The adjustment range is pretty vast, but single turns or a few clicks do make a big difference. In the end I liked the shock with a bit slower low speed rebound, and firmer low speed compression. I would attribute this to the fact that I found the shock on my bike really comes alive in the 30% sag range, which on the Reign-X is quite soft; and I wanted to retain chassis stability and control.


In full-on DH terrain this shock shines, and there was very little terrain where I was able to push it past its ability. There was no fade and no change of damping characteristics even on the longest of descents. If anything the shock was so good that it brought out the flaws in the front suspension. Since both wheels need proper suspension to operate more as a system than individual components when talking overall ride characteristics, stability, grip and control, the fork ended up holding me back from really pushing the shock to its potential.


There were a few occasions where I forgot to flip the Climb Switch off at the top of a climb, only to remember part way down the descent as things started to feel a bit harsh in the rough. To be honest though, there were times I forgot and did not even notice as the shock still retains all of its function with CS on. I actually find myself riding in the CS mode quite often on the more mellow trails here as I don't always need the full travel my bike provides and it actually rides better in this setting when the going isn't so rough. I also find this setting extremely useful as a photographer when often times I find myself chasing the world's fastest racers around with a 30 pound camera pack on.

Things That Could Be Improved

First and foremost I would love to see tool free adjusters. Once I had the shock set this wasn't so much of an issue, but it is still a bother to me. Every other shock out there has tool free adjustment and it is something I have simply come to expect. I would even settle for a "tool" that snaps into one of the adjusters similar to the rebound adjuster on many forks. That way I wouldn't have to break out my allen set, nor would the shock have to gain the weight and complexity of adding 4 adjustment dials.


I would also like to be able to measure sag and overall use of travel a bit easier. A graphic on the shock shaft combined with a rubber o-ring makes that part of setting up so much easier. Trying to sit on a bike to gauge sag without this is a huge pain, especially since only a few millimeters change in sag one way or the other makes a huge difference. It is also next to impossible to gauge how much travel the shock is/isn't using through different sections without a rubber o-ring, which I find quite useful when evaluating how a shock is performing. In the end I put my own o-ring on there, but for $695 I would like to see one tossed in with the owners manual.

I didn't have this issue, but I must mention that the small Climb Switch could be difficult to reach on some frames. Even on a frame where the shock is fairly centrally located, it was still quite a reach with the seat all the way up. On a bike with a very low shock position it could be an issue.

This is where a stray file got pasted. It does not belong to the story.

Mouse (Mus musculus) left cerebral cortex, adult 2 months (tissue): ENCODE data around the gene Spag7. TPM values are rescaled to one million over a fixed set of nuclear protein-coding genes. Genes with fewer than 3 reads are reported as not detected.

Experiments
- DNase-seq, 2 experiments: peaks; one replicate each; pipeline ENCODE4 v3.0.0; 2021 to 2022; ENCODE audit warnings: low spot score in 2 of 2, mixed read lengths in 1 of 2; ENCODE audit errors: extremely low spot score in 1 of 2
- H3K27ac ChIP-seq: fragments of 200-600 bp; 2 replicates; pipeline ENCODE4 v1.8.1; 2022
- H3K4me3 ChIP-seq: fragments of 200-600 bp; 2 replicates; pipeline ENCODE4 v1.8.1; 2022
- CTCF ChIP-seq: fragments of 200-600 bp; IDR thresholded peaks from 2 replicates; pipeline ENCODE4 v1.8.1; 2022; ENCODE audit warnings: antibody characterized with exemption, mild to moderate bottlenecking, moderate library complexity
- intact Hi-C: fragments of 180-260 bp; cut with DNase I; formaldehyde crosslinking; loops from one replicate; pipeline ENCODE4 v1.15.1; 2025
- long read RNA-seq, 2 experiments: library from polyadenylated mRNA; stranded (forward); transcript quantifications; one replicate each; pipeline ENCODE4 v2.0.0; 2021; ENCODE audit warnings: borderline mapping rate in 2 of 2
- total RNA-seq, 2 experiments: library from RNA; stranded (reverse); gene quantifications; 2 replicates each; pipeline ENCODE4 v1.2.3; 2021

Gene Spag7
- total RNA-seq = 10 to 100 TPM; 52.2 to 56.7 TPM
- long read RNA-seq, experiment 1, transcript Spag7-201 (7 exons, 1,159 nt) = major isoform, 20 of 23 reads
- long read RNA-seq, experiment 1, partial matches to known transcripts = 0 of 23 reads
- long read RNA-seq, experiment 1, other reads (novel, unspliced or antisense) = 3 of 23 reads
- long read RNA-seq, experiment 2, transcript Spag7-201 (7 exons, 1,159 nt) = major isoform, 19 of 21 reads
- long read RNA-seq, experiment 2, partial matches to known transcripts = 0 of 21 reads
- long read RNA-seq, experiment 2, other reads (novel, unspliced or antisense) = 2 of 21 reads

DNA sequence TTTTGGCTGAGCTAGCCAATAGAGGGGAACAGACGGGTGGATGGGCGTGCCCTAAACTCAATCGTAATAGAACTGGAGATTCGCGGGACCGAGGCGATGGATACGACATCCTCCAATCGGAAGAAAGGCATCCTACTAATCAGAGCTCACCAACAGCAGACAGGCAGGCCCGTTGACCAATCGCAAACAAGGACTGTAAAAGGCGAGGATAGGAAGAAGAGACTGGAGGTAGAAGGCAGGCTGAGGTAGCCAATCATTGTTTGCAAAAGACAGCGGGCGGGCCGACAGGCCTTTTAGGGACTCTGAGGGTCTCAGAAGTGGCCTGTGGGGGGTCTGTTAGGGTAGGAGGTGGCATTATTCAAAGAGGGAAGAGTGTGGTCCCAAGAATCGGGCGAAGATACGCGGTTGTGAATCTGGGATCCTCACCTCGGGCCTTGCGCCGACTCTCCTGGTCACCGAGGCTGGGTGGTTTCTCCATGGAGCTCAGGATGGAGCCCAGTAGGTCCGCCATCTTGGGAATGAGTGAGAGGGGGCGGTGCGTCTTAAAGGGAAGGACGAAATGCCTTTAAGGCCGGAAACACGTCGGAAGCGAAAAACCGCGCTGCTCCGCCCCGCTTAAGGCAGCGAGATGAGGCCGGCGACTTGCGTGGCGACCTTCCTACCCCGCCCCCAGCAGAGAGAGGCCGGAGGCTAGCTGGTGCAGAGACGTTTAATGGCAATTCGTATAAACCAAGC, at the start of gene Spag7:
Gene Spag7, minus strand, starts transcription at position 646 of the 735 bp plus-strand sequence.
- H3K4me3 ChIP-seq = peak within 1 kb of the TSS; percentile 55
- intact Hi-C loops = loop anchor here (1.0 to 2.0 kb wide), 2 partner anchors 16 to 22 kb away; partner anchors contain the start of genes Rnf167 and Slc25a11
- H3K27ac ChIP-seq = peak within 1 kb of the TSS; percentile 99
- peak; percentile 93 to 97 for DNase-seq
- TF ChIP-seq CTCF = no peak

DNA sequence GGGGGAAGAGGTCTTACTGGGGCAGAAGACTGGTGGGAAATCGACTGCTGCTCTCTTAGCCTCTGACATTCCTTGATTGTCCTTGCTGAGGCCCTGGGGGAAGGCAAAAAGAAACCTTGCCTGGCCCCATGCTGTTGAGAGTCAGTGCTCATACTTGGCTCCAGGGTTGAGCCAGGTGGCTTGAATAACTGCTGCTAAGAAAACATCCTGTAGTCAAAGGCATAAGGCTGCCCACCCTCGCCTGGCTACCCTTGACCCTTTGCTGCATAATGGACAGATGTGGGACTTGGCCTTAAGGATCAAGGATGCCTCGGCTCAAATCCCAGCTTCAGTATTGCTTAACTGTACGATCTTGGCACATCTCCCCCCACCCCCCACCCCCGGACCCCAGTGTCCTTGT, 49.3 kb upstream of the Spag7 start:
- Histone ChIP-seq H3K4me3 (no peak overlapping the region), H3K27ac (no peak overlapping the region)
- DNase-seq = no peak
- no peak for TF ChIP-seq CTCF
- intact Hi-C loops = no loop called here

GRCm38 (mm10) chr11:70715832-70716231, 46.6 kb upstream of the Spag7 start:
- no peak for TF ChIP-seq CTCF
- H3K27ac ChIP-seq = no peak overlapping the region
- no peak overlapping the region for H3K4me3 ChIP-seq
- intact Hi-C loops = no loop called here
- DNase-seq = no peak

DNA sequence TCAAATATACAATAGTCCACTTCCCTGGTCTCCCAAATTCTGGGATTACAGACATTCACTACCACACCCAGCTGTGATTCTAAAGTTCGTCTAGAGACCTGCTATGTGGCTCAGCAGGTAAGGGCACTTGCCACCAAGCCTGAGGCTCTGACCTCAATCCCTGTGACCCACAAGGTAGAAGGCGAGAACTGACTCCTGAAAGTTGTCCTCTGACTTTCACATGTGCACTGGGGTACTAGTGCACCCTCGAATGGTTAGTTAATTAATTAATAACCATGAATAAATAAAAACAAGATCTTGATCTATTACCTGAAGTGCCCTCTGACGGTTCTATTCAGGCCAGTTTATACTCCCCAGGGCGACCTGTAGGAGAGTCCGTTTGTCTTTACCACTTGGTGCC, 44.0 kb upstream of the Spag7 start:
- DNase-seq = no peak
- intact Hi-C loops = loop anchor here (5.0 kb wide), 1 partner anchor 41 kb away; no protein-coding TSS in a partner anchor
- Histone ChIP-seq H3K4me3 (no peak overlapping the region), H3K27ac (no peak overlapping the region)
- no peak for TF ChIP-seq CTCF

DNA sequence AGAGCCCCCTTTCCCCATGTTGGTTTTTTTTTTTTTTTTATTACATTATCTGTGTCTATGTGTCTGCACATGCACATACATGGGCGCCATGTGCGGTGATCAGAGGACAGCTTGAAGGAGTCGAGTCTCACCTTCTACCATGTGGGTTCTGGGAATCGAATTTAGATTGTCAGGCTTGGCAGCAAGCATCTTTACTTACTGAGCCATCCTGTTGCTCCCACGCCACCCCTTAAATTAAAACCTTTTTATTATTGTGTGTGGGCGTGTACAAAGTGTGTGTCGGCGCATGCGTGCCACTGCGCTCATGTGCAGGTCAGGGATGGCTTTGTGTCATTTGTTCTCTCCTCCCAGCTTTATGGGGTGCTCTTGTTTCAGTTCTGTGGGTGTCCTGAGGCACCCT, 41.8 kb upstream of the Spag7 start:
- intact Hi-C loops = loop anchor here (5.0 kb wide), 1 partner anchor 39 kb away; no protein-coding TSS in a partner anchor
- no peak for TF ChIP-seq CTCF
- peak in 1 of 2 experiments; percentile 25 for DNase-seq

And of course then there's the price. Yes, the performance is amazing, but the cost of high end bicycle components is a bit out of hand these days. The DBair CS does make my bike far more enjoyable to ride, but I'm not sure I would trade that for something else that $695 could buy me.

Long Term Durability

I have had this shock for 4 months and ridden and raced it all over Colorado, from the Enduro World Series to Fruita and everywhere in between. I have had zero issues. The CS lever stayed tight (unlike some other shocks out there) so I never had to worry about the climb adjustment switching itself on or off in rough terrain. I also found that it holds air longer than my previous air shocks which is an added bonus.

What’s The Bottom Line?

Without a doubt I can say this shock is on par with the best out there, and a definite upgrade to any bike. On many modern 5 to 7-inch trail bikes it is hard or impossible to climb efficiently without some kind of climbing assist function, and the DBair CS provides this better than anything I have ever ridden. You get all the benefits of a climb setting without any of the drawbacks. I will say that if you are going to drop $695 on this shock and you are still riding an older and/or mid-range fork, you might want to consider an upgrade to the front end as well to really take advantage of how good the DBair's damping is.

Setup is a breeze, so don't be scared away by all those adjustments. Cane Creek has done their homework, and while this appears to be the most complex shock on the market, it is one of the only shocks that practically comes set up and custom tuned out of the box.

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About The Reviewer

Dave Trumpore’s 20-year riding career has seen him sling a leg over the best and the worst the mountain bike industry has produced during that time. From Junior Expert XC in his early racing days to Pro DH from 1998-2009, a handful of World Cup finals take pride of place on Dave’s resume. Not being the biggest guy out there he has a smooth style focused on carrying speed rather than smashing his way down the trail. He has always taken a very technical approach to bike setup, in particular with suspension and brakes. After trading number plates for a camera, Dave can now be found chasing the fastest riders on the planet when he’s not out racking up thousands of feet climbing and descending while exploring the vast high alpine trail networks of the Rocky Mountains.